- Have you ever had a moment of realizing the elected officials or the institutions of power were not responding in alignment with your values, and taking some kind of action? This action may be as small as reaching out to an LGBTQIA2+ friend when legislation threatens our safety, or it may be something like reading the 291 Calls to Justice in the MMIWG Final Report, or getting involved in community organizing and protests. People are never passive recipients of harm and trauma, and I would like to include stories of response in this zine!
My hope is that, regardless of the outcome of the Canadian federal election that is happening today, this zine will bring together stories of how we are continuing to do work in our communities, how we are continuing to hold onto our values despite our feelings of disillusionment and grief over the state of politics. I hope that it will bring our voices together, and give us a sense of how we can move forward together, organizing together, supporting each other, doing the work of responding to the problems in our lives regardless of the politicians who hold so much power (and the corporations who hold even more).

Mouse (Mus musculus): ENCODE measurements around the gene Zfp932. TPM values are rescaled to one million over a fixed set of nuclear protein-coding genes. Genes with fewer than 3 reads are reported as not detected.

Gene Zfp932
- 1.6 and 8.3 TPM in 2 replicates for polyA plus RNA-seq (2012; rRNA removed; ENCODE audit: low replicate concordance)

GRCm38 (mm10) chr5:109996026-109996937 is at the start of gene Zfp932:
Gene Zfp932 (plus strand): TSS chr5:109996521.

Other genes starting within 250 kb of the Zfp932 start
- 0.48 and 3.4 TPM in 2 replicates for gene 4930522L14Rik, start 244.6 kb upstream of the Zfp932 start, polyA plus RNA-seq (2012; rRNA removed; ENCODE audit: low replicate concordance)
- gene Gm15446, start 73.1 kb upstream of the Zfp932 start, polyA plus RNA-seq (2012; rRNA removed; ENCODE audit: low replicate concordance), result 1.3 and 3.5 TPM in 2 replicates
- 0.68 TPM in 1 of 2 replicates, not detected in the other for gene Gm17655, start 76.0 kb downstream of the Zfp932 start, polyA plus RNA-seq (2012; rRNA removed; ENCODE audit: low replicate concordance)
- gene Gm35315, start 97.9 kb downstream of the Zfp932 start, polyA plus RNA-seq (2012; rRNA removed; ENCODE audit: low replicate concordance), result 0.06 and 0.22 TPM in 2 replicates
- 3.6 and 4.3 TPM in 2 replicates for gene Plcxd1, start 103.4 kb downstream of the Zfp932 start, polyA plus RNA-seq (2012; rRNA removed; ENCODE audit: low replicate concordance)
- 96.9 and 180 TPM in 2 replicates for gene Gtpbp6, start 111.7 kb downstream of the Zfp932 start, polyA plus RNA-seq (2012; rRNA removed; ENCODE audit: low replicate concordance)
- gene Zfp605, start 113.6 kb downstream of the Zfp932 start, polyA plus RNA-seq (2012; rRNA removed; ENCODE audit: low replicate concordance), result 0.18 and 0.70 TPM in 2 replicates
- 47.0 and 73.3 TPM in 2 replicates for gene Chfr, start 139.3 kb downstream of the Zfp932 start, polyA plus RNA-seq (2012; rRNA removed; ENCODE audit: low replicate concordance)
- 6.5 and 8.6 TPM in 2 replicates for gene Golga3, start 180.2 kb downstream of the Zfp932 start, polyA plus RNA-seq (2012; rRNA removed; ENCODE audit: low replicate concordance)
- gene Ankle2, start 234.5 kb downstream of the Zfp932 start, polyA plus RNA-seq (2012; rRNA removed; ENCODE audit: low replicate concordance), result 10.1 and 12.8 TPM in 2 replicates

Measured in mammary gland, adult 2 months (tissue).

I’m looking forward to your contribution!
(Although this zine is inspired by the Canadian federal election, contributions are welcome from anyone. These feelings about politics span so many spaces.)
Today is Pregnancy and Infant Loss Awareness Day. This is a topic that impacts so many different people, including trans and non-binary folks who experience gender erasure and harm in both medical contexts and support spaces around this loss; Black, Indigenous, and brown people who experience racism in medical contexts and support spaces; disabled folks; neurodivergent and mad folks; so many people who go through this experience (which can take so many different forms, and can be felt in so many different ways) undersupported, underserved, dismissed.
The You Are Not Alone project was first conceived in 2017 as a response to loss resources that are highly gendered, and that implicitly assume their readers are straight, white, and cisgender. It was also created to try and provide something free and easily accessible.
This resource is freely downloadable and shareable. You can find the 70-page PDF here.
From the Introduction